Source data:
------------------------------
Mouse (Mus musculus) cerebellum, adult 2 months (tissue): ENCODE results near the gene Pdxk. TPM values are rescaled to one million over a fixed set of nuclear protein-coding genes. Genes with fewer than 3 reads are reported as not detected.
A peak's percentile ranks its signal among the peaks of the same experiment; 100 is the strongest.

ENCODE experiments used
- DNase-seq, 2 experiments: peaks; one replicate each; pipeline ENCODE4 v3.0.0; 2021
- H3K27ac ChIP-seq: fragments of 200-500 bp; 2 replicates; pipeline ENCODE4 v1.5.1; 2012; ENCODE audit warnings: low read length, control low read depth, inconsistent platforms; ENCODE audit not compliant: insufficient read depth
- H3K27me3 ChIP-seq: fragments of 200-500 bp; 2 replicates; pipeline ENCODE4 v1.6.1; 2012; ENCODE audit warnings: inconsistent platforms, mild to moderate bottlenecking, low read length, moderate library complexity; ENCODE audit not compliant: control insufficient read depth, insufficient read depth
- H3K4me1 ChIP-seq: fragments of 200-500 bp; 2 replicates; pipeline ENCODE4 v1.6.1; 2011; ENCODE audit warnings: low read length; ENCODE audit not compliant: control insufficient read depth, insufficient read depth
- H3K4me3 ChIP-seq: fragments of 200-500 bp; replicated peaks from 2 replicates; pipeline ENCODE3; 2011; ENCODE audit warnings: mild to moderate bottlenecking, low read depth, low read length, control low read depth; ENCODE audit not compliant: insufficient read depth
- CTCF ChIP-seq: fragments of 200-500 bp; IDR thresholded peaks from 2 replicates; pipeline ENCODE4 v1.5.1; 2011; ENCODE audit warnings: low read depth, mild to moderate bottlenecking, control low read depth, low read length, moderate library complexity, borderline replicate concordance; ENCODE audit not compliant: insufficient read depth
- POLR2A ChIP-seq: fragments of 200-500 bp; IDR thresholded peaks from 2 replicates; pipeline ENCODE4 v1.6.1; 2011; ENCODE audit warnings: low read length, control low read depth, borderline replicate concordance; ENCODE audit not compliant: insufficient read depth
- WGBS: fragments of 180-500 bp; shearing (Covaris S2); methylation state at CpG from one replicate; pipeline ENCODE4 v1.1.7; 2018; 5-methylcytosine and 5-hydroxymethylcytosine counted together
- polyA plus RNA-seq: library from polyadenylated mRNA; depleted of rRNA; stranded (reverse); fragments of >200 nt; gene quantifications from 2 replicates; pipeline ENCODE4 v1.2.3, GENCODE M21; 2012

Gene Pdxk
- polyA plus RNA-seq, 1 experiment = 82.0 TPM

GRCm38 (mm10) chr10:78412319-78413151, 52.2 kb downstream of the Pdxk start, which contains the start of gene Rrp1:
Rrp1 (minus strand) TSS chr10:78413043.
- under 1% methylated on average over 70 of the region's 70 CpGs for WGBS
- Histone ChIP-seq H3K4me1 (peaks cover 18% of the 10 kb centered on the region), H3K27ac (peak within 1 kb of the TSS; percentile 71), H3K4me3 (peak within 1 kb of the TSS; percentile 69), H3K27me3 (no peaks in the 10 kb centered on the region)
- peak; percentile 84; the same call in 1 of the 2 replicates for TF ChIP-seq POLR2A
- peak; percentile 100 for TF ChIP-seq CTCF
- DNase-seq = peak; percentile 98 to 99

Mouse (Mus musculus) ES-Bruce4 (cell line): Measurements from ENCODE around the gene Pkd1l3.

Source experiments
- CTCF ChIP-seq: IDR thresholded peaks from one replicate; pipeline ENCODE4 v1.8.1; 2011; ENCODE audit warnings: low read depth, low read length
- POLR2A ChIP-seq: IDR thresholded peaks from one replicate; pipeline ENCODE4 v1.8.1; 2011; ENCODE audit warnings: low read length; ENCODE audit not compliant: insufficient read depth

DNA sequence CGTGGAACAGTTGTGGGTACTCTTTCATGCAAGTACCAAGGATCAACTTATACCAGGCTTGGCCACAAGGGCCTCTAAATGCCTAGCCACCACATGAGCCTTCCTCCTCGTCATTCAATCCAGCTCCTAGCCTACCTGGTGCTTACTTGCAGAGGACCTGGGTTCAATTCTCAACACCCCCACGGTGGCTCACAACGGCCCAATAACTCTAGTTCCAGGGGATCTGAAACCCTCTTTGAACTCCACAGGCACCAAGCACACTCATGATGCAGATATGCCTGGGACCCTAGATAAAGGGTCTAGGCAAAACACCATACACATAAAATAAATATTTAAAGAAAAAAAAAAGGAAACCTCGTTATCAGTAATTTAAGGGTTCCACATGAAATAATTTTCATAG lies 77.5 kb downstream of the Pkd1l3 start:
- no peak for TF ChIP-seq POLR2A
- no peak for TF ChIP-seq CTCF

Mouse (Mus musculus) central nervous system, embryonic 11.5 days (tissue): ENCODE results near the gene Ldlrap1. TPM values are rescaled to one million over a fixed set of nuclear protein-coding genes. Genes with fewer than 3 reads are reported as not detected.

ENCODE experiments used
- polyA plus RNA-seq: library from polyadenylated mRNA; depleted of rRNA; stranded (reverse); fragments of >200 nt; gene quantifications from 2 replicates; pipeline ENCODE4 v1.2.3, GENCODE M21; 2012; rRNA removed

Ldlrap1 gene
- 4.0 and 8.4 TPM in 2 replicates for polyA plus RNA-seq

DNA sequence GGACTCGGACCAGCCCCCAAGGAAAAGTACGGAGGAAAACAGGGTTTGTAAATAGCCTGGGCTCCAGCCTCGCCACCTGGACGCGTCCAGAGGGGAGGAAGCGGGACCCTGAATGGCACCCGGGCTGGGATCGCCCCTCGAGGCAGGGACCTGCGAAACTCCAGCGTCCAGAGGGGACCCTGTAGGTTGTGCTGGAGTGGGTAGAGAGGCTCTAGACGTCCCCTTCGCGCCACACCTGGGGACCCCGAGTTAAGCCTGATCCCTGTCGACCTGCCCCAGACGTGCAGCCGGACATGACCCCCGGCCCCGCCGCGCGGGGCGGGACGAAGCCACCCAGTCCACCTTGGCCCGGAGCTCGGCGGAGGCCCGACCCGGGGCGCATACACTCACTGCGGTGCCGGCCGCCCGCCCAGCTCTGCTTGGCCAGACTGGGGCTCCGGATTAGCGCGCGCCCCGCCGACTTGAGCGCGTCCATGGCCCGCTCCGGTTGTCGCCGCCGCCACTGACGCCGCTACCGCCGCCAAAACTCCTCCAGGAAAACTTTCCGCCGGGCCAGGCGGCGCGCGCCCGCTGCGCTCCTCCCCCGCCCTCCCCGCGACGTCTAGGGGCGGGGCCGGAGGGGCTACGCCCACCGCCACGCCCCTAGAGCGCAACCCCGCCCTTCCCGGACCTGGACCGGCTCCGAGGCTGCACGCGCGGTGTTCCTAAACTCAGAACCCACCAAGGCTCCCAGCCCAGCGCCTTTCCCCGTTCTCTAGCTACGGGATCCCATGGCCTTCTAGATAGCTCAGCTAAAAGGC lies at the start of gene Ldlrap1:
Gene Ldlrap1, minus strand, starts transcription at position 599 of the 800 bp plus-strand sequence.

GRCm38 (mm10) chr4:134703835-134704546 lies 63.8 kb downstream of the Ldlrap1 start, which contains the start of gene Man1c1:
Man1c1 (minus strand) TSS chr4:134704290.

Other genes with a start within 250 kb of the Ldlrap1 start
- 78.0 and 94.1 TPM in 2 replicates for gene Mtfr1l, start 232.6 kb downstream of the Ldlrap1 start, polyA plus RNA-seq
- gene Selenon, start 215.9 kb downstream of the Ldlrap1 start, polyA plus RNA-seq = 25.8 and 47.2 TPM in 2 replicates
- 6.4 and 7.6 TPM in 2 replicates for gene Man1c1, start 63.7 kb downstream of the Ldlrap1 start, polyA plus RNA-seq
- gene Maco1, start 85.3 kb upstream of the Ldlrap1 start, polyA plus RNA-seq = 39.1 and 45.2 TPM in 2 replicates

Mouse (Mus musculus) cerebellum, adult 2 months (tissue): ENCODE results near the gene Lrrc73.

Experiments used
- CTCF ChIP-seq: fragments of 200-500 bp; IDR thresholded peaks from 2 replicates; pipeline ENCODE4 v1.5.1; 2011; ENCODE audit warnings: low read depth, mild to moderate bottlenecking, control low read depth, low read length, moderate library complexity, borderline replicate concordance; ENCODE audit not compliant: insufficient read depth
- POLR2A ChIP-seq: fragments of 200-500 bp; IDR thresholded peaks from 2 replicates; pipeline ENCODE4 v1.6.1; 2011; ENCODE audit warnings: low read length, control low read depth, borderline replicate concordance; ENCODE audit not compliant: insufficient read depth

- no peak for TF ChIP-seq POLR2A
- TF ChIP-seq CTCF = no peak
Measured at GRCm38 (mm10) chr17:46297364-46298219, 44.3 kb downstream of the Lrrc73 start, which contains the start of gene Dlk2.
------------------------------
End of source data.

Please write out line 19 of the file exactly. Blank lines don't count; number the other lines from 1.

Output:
- peak; percentile 84; the same call in 1 of the 2 replicates for TF ChIP-seq POLR2A